I recently read Deloitte’s “Tech Trends 2018” report, which captures perfectly an idea that continues to come up during my conversations with C-level executives—the importance of disruptive technologies working together in harmony. A big focus in this year’s report was the “symphonic enterprise,” a concept that describes strategy, technology, and operations functioning together rather than in silos.
It’s relevant because traditionally, when game-changing technologies have emerged, technology leaders dealt with the spectre of disruption by launching dedicated transformation programmes, which too often happened independently of other technology and strategic business initiatives.
This approach is far from efficient. Think about predictive analytics without alignment to big data, or even big data operating outside of cloud computing efforts. This approach limits the opportunities and potential benefits of each technology. Failing to align such programmes with the strategic and operational goals of the broader business is a missed opportunity.
Many companies come from a world where innovation is bolted on to existing technology stacks through acquisition. This means incremental changes to introduce new technologies, yet often without a view of the overall enterprise technology strategy. But the tide is turning.
Don’t stand still. Innovation is moving at unparalleled speed and will continue to do so.
There are organisations that see the move from on-premise to systems in the cloud as just the first step of a more fundamental shift. Some companies, including Netflix and Commonwealth Bank, are working towards a different kind of transformation—built from the ground up to support future technological changes.
Take AirAsia, as another example. Discussing the company’s use of technology to help AirAsia take “smart risks,” CEO Varun Bhatia told The Malaysian Reserve, “AirAsia continuously changes and reinvents itself. We’ve been around for some 16 years and things are changing very fast, so we also have to continuously be relevant to our customers. We also behave like a startup as we continuously experiment. We make a decision, we try it out, if it doesn’t work, we change direction. That’s what is unique about this company, and the founders have instilled that culture of risk-taking.”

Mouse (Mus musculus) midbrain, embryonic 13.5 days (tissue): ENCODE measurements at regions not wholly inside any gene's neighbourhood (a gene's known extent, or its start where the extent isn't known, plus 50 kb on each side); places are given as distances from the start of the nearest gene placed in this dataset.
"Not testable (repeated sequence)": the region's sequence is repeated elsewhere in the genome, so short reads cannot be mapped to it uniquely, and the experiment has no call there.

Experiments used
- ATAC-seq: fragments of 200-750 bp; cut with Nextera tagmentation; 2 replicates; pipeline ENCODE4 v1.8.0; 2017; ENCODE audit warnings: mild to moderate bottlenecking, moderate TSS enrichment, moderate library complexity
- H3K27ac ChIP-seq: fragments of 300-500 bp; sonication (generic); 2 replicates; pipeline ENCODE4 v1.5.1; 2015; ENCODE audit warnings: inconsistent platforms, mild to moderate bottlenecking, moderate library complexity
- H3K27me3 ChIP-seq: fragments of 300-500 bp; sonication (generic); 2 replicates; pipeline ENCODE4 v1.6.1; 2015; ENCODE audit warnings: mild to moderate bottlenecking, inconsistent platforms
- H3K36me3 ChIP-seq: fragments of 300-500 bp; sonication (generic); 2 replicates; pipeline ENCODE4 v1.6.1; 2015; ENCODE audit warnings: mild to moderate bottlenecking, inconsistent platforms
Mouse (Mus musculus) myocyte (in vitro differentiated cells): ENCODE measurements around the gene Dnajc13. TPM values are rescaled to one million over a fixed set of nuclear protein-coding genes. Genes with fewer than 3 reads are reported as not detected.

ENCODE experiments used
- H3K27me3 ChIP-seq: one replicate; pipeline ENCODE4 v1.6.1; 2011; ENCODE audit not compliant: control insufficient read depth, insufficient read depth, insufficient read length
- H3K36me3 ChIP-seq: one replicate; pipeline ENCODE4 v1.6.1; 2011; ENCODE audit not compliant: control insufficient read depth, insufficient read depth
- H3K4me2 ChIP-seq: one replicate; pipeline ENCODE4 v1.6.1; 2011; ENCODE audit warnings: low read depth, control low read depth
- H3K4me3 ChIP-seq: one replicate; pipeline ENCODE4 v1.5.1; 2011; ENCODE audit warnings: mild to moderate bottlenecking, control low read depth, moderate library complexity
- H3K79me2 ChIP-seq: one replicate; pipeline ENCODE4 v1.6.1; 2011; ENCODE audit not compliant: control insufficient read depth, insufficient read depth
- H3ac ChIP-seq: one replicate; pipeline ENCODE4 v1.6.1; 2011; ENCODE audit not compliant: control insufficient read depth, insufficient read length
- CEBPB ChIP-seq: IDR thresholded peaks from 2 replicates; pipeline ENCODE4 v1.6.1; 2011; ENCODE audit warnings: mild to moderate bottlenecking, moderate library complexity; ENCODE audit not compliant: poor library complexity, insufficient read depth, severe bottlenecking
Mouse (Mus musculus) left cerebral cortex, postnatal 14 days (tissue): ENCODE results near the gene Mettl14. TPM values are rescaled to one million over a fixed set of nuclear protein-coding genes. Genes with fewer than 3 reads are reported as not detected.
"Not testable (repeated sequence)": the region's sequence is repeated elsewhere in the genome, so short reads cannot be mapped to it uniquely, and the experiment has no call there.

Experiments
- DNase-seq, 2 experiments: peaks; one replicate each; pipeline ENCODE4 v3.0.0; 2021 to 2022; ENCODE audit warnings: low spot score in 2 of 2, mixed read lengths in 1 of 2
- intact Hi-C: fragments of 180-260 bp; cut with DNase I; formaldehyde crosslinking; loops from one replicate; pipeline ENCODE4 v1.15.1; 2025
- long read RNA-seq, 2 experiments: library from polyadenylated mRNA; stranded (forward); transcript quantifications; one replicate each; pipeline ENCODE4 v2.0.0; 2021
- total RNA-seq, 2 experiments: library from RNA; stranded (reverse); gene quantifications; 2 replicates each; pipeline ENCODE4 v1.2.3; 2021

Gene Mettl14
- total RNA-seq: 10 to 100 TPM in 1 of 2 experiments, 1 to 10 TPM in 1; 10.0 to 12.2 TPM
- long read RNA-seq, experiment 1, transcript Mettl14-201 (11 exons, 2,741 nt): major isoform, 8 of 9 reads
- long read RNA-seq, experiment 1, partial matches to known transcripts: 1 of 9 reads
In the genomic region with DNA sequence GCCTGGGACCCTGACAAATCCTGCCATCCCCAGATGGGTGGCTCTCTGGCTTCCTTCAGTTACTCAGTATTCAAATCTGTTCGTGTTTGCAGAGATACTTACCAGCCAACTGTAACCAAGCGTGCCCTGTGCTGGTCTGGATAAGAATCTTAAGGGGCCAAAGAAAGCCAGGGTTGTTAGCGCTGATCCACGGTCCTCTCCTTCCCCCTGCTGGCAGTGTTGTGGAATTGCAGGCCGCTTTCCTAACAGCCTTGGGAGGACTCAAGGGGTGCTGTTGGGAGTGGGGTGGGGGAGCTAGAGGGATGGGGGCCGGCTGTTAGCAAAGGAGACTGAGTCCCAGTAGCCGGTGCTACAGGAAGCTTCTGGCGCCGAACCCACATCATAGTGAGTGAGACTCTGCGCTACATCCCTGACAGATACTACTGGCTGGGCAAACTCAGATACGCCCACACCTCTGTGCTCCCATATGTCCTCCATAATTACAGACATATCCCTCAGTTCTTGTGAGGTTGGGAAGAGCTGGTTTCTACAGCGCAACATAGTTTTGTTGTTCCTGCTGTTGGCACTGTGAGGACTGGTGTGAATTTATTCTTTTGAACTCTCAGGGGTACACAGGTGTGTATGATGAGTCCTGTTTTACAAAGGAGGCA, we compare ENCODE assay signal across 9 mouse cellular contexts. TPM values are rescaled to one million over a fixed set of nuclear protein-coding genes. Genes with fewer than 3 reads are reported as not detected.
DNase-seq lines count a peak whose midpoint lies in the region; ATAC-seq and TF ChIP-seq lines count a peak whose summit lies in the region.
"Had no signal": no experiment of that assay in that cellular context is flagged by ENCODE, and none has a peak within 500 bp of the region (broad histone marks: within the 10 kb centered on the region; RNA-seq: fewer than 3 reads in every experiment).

Is it possible to bring these disruptive technologies together to achieve company-wide strategic innovation? If we think about the traditional conflicting goals of different business functions, it’s easy to see this will not be straightforward and will require those leading such change to spark a cultural shift. I would suggest that now is the time to start thinking about what technology transformation looks like within your organisation, and how you can best support this new business mindset.
Many legacy vendors out there claim to be able to conduct the entire enterprise orchestra. However, as discussed earlier, these organisations come from a different world, one where innovation was bolted on to the stack and pieced together through integrations. It’s hard to find symphonic harmony when most of the instruments have never played together before.
Innovation means having the ability to adapt and keep up with change. It means that when the next blockchain or AI emerges, that your technology provider is ready to welcome them into the orchestra—it means being built for change. These are exciting times to be conducting a winning harmony for your organization. Here are three ways that business leaders can embrace transformation.
Business leaders who keep these principles in mind are much more likely to find their organizations humming along with technology.